Skip to main content
main-content
Top

About this book

Mental Health and Wellbeing is a timely new book that explores these increasingly important subjects from an intercultural perspective. This is essential reading for anyone studying or working in mental health at this time of unprecedented levels of human migration and when mutual understanding of diverse cultural perspectives is of vital importance.

Table of Contents

1. Mental Health and Wellbeing: Intercultural Perspectives

Abstract
A walk through any city or provincial town in, say, contemporary England, France, the USA or Brazil reveals the impact of heterogeneous ideas and services relating to mental health and wellbeing derived from many parts of the globe: Chinese and Ayurvedic medicine, yoga, reiki, tai chi, chi-kung, mindfulness, various forms of massage, sauna and spa treatments. Some of these practices are relatively recent, for example, the growth of mindfulness at least outside a Buddhist context, can be traced to the 1980s while yoga and tai-chi have been present for several decades more. Some practices were brought as part of a migratory process, for example, Chinese medicine was originally established to serve the needs of the Chinese and South East Asian diaspora just as Ayurvedic and Unani medicine travelled with migrants from Hindu India and the Islamic world. With rapidly accelerated migration and exchanges of ideas, treatments and understandings of the relationship between body and mind from many parts of the globe have become co-present with conventional forms of medicine and, in some notable cases, have been incorporated into the mainstream.
Charles Watters

Perspectives on Migration and Mobility in Mental Health and Wellbeing

Frontmatter

2. Migration, Mobility and Cultural Diversity: implications for mental health and wellbeing

Abstact
The late 20th and early 21st century has witnessed a remarkable growth in the extent and diversity of international migration. The pattern has changed from significant migration from one country to a particular destination- from example, the large-scale movement of populations in the mid-20th century from former colonies of European powers such as India and Algeria to the UK and France- to more diverse forms of migration not readily explicable in terms of colonial histories. Part of this phenomenon is, of course, the result of a more globalized economy or what Castells terms the `network society’ linking the production of goods and services to an ever-expanding interdependent global economy (Castells, 2000). Investments is certain localities generate spaces of concentrated labour migration, production, distribution, exchange and consumption that can be severely disrupted by fluctuations in the global market (Harvey, 2006). A global company such as Apple, for example, with headquarters in California has had a dramatic impact on patterns of internal migration in China where, as Pun and Chan note, ‘successive generations of rural migrant workers have become the mainstay of the country’s export-processing sector’ (2013, p179). A key issue here is the interdependence of modes of capitalist production and the movement of people. As geopolitical environments change, companies seek safer and more lucrative environments for production and distribution and the development of services, including financial services. The presence of valued resources and the movement of capital can produce new opportunities for migrants and attract people from across the globe to particular destinations.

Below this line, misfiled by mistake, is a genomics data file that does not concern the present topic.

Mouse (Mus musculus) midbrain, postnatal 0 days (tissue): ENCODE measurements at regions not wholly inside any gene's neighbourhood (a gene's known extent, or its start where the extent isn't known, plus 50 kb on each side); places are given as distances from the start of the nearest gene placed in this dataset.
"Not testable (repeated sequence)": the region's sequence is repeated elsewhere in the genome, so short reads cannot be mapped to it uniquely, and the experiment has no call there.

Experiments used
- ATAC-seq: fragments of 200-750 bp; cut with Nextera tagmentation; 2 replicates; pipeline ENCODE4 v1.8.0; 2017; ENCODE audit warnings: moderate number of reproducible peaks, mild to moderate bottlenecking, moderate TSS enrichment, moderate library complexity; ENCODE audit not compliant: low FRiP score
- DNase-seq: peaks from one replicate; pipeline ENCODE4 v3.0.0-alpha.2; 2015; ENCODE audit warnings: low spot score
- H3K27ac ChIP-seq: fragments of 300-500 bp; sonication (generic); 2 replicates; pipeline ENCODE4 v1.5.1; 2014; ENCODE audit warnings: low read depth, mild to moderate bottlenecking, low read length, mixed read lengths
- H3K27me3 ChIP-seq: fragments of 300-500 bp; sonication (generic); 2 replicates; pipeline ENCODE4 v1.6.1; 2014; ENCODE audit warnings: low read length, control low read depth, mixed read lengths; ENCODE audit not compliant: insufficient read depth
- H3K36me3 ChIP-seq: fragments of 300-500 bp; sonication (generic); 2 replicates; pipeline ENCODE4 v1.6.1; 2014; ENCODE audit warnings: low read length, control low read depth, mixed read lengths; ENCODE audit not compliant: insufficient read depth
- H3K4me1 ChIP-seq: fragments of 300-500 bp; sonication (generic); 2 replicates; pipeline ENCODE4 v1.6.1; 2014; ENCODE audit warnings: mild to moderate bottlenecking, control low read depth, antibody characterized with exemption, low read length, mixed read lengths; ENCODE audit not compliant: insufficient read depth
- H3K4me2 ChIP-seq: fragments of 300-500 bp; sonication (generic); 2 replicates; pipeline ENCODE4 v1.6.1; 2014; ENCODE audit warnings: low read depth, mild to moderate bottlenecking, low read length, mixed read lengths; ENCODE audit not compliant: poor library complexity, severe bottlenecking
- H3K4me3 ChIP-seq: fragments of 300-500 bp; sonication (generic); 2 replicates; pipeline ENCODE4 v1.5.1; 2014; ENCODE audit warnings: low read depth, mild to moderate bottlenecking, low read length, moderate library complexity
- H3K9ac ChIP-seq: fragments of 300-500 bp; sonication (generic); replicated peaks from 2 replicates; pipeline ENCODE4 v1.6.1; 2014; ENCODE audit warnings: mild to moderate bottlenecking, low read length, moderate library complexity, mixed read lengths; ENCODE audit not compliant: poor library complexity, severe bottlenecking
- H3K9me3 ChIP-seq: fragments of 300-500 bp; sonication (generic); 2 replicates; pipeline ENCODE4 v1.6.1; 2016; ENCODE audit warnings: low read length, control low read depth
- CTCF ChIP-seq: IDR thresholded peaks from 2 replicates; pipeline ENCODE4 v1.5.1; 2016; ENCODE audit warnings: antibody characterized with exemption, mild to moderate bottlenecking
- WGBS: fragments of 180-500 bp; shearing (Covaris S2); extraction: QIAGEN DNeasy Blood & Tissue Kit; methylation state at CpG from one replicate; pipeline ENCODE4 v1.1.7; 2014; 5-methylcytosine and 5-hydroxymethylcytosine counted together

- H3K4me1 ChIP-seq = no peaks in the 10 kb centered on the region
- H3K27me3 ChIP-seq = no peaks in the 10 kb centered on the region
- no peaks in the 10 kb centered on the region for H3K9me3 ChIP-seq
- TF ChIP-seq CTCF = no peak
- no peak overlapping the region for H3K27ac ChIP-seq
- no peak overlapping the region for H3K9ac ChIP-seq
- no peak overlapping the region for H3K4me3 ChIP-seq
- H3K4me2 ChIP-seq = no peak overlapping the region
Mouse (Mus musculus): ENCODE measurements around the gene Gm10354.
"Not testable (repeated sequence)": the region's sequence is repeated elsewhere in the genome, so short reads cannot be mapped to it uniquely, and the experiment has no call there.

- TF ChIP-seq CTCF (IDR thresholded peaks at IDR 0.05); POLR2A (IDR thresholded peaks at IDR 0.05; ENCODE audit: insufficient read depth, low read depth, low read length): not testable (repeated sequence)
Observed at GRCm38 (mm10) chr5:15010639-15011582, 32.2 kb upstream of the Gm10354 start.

Charles Watters

3. Mental Health and Wellbeing: Perspectives on Religion and Spirituality

Abstract
It may be helpful at the outset to consider two levels at which the relationship between religion and spirituality on the one hand and wellbeing and mental health on the other may be explored. The terminology introduced by the psychologist Gordon Allport is useful in this context. Allport and his colleague J Michael Ross distinguished between what he termed ‘extrinsic’ and ‘intrinsic’ religiosity. He defined the extrinsically religious as follows: ‘people of this orientation are disposed to use religion for their own ends … Extrinsic values are always instrumental and utilitarian. Persons with this orientation may find religion useful in a variety of ways—-to provide security and solace, sociability and distraction, status and self-justification. The embraced creed is lightly held or else selectively shaped to fit more primary needs. In theological terms the extrinsic type turns to God, but without turning away from self’. By contrast, he defined a category of people as ‘intrinsically’ religious: ‘Persons with this orientation find their master motive in religion. Other needs, strong as they may be, are regarded as of less ultimate significance, and they are, so far as possible, brought into harmony with the religious beliefs and prescriptions. Having embraced a creed the individual endeavours to internalize it and follow it fully. It is in this sense that he lives his religion’